This was the rear guard of an army that lost a battle, firing one last volley before retreating.
Titanic sat in the rear of the room, twisting his fingers nervously, till he was called.
What is there to prevent Sherman taking General Lee in the rear?
My father-in-law called him the "heavy artillery," bringing up the rear after the Jack Russell reconnoitering party.
Pentagon spokesman rear Adm. John Kirby declined to comment on the Bergdahl correspondence on why he left his base.
This method of delivering the sheets is known as the cylinder or rear delivery.
The hall in the rear of the building had an excellent dancing floor.
Thought he'd take you in the rear by going to Washington, did he?
Cadet Faraday, you are requested to report to the rear admiral at once.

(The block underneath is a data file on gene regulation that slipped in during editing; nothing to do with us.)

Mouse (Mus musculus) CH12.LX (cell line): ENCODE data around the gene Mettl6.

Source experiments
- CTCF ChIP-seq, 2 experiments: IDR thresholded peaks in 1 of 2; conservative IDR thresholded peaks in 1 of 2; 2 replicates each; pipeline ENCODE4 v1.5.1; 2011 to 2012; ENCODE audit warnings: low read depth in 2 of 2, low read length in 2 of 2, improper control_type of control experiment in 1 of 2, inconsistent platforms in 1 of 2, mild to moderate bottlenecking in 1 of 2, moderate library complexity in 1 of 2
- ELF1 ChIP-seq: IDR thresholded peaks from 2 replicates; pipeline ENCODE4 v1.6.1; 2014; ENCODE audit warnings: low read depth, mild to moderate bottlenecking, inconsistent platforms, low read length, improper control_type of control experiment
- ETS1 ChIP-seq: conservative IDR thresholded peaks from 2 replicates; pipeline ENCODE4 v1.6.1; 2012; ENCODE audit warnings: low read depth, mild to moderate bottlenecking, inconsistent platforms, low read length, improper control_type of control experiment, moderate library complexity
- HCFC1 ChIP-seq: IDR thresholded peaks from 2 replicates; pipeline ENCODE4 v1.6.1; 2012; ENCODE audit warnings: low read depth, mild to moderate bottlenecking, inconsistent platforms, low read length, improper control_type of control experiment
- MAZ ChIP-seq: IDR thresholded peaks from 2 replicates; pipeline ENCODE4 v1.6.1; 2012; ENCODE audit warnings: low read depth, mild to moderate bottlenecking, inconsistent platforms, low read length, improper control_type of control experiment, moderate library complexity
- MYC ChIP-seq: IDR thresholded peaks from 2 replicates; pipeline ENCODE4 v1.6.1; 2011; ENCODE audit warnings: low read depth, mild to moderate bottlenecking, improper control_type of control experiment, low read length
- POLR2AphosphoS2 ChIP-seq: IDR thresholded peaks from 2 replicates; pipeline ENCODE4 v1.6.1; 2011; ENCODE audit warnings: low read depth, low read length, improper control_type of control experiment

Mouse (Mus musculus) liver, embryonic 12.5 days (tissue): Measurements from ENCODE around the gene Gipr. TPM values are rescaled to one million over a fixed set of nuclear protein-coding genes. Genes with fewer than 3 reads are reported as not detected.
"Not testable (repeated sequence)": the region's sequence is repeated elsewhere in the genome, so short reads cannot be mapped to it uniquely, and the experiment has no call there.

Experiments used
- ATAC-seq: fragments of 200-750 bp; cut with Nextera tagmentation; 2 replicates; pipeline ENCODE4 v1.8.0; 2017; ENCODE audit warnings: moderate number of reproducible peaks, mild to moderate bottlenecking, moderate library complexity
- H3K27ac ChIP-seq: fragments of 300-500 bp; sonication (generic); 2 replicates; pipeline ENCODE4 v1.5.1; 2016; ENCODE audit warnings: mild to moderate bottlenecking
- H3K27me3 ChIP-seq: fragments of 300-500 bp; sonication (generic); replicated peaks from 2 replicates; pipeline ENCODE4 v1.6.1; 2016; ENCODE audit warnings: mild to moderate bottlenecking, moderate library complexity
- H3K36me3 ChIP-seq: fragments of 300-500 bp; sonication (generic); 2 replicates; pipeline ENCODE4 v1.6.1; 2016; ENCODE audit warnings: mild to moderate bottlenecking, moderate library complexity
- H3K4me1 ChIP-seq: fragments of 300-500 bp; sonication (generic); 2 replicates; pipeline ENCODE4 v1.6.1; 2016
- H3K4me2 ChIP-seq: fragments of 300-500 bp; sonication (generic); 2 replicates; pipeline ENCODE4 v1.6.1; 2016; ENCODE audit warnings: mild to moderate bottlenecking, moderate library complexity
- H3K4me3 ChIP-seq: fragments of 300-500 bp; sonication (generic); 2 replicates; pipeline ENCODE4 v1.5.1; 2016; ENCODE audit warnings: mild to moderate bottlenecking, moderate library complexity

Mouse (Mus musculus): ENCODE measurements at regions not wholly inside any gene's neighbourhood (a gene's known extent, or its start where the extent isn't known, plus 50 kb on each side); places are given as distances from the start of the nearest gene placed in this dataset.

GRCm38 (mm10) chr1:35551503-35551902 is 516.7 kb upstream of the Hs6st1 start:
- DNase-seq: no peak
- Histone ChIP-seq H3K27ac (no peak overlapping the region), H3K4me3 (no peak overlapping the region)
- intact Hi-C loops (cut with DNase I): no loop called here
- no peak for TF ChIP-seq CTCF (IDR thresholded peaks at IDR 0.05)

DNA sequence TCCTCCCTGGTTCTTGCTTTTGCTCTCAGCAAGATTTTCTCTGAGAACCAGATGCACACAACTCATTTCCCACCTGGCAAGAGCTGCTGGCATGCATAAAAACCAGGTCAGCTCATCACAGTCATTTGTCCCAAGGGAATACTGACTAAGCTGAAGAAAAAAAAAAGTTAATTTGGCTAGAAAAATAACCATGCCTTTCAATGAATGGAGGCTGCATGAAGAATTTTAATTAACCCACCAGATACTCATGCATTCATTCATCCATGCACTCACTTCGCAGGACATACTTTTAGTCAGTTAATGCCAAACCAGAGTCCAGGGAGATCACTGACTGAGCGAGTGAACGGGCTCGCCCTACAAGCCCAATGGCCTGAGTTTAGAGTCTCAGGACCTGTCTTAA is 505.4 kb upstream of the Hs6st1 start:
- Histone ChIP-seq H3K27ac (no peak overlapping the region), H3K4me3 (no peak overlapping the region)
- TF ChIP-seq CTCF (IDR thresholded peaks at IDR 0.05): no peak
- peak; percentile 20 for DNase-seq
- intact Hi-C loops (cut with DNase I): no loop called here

He went out on the pier with the others, but remained in the rear.
"hindmost part," c.1600, abstracted from rerewarde "rear guard, hindmost part of an army or fleet" (mid-14c.), from Anglo-French rerewarde, Old French rieregarde, from Old French adverb riere "behind" (from Latin retro "back, behind;" see retro-) + Old French garde (see guard (n.)). Or the word may be a shortened form of arrear (see arrears).
As a euphemism for "buttocks" it is attested from 1796. Rear admiral is first attested 1580s, apparently so called from ranking "behind" an admiral proper. Rear-view (mirror) is recorded from 1926.
Old English ræran "to raise, build up, create, set on end; arouse, excite, stir up," from Proto-Germanic *raizijanau "to raise," causative of *risanan "to rise" (see raise (v.)). Meaning "bring into being, bring up" (as a child) is recorded from early 15c.; that of "raise up on the hind legs" is first recorded late 14c. Related: Reared; rearing.
"attack in the rear," 17c., from rear (n.).
c.1300, from Old French rere (see rear (n.)).